Tag Archives: implementation

Policymaking in the UK: do you really know who is in charge and who to blame? #POLU9UK

This week, we continue with the idea of two stories of British politics. In one, the Westminster model-style story, the moral is that the centralisation of power produces clear lines of accountability: you know who is in charge and, therefore, the heroes or villains. In another, the complex government story, the world seems too messy and power too diffuse to know all the main characters.

Although some aspects of these stories are specific to the UK, they relate to some ‘universal’ questions and concepts that we can use to identify the limits to centralised power. Put simply, some rather unrealistic requirements for the Westminster story include:

  1. You know what policy is, and that it is made by a small number of actors at the heart of government.
  2. Those actors possess comprehensive knowledge about the problems and solutions they describe.
  3. They can turn policy intent into policy outcomes in a straightforward way.

If life were that simple, I wouldn’t be asking you to read the following blog posts (underlined) which complicate the hell out of our neat story:

You don’t know what policy is, and it is not only made by a small number of actors at the heart of government.

We don’t really know what government policy is. In fact, we don’t even know how to define ‘public policy’ that well. Instead, a definition like ‘the sum total of government action, from signals of intent to the final outcomes’ raises more issues than it settles: policy is remarkably difficult to identify and measure; it is made by many actors inside, outside, and sort of inside/outside government; the boundary between the people influencing and making policy is unclear; and, the study of policy is often about the things governments don’t do.

Actors don’t possess comprehensive knowledge about the problems and solutions they describe

It’s fairly obvious than no-one possesses all possible information about policy problems and the likely effects of proposed solutions. It’s not obvious what happens next. Classic discussions identified a tendency to produce ‘good enough’ decisions based on limited knowledge and cognitive ability, or to seek other measures of ‘good’ policy such as their ability to command widespread consensus (and no radical movement away from such policy settlements). Modern discussions offer us a wealth of discussions of the implications of ‘bounded rationality’, but three insights stand out:

  1. Policymakers pay disproportionate attention to a tiny proportion of the issues for which they are responsible. There is great potential for punctuations in policy/ policymaking when their attention lurches, but most policy is made in networks in the absence of such attention.
  2. Policymakers combine ‘rational’ and ‘irrational’ ways to make decisions with limited information. The way they frame problems limits their attention to a small number of possible solutions, and that framing can be driven by emotional/ moral choices backed up with a selective use of evidence.
  3. It is always difficult to describe this process as ‘evidence-based policymaking’ even when policymakers have sincere intentions.

Policymakers cannot turn policy intent into policy outcomes in a straightforward way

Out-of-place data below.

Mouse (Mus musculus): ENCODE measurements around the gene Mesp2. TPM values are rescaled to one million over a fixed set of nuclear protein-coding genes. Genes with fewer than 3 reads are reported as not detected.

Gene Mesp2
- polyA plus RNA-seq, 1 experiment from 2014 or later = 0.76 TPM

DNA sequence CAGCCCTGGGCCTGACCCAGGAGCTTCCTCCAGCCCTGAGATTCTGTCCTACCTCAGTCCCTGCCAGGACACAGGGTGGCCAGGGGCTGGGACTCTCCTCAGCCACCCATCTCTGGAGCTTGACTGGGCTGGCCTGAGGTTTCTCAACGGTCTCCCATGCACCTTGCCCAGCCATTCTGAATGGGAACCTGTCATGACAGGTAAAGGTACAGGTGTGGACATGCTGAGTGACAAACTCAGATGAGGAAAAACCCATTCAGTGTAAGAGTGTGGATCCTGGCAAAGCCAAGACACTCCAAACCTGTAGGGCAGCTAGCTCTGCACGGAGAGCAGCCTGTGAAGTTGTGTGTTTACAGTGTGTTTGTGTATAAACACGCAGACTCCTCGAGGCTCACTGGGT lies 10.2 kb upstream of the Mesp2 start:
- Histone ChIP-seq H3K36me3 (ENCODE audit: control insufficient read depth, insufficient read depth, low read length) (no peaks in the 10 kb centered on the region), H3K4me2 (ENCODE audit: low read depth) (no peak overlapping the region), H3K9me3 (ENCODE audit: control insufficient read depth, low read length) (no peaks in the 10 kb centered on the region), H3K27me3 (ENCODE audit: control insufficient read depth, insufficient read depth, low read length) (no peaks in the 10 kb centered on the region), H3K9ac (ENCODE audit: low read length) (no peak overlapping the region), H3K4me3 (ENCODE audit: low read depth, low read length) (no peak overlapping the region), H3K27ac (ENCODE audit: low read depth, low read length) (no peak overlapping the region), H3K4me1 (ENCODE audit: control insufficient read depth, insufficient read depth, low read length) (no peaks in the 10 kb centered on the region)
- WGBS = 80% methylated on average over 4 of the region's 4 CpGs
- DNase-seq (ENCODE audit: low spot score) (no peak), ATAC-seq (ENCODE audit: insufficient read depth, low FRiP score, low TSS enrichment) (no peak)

The classic way to describe straightforward policymaking is with reference to a policy cycle and its stages. This image of a cycle was cooked up by marketing companies trying to sell hula hoops to policymakers and interest groups in the 1960s. It is not an accurate description of policymaking (but spirographs are harder to sell).

Instead, for decades we have tried to explain the ‘gap’ between the high expectations of policymakers and the actual – often dispiriting- outcomes, or wonder if policymakers really have such high expectations for success in the first place (or if they prefer to focus on how to present any of their actions as successful). This was a key topic before the rise of ‘multi-level governance’ and the often-deliberate separation of central government action and expected outcomes.

The upshot: in Westminster systems do you really know who is in charge and who to blame?

These factors combine to generate a sense of complex government in which it is difficult to identify policy, link it to the ‘rational’ processes associated with a small number of powerful actors at the heart of government, and trace a direct line from their choices to outcomes.

Of course, we should not go too far to argue that governments don’t make a difference. Indeed, many ministers have demonstrated the amount of damage (or good) you can do in government. Still, let’s not assume that the policy process in the UK is anything like the story we tell about Westminster.

Seminar questions

In the seminar, I’ll ask you reflect on these limits and what they tell us about the ‘Westminster model’. We’ll start by me asking you to summarise the main points of this post. Then, we’ll get into some examples in British politics.

Try to think of some relevant examples of what happens when, for example, minsters seem to make quick and emotional (rather than ‘evidence based’) decisions: what happens next? Some obvious examples – based on our discussions so far – include the Iraq War and the ‘troubled families’ agenda, but please bring some examples that interest you.

In group work, I’ll invite you to answer these questions:

  1. What is UK government policy on X? Pick a topic and tell me what government policy is.
  2. How did the government choose policy? When you decide what government policy is, describe how it made its choices.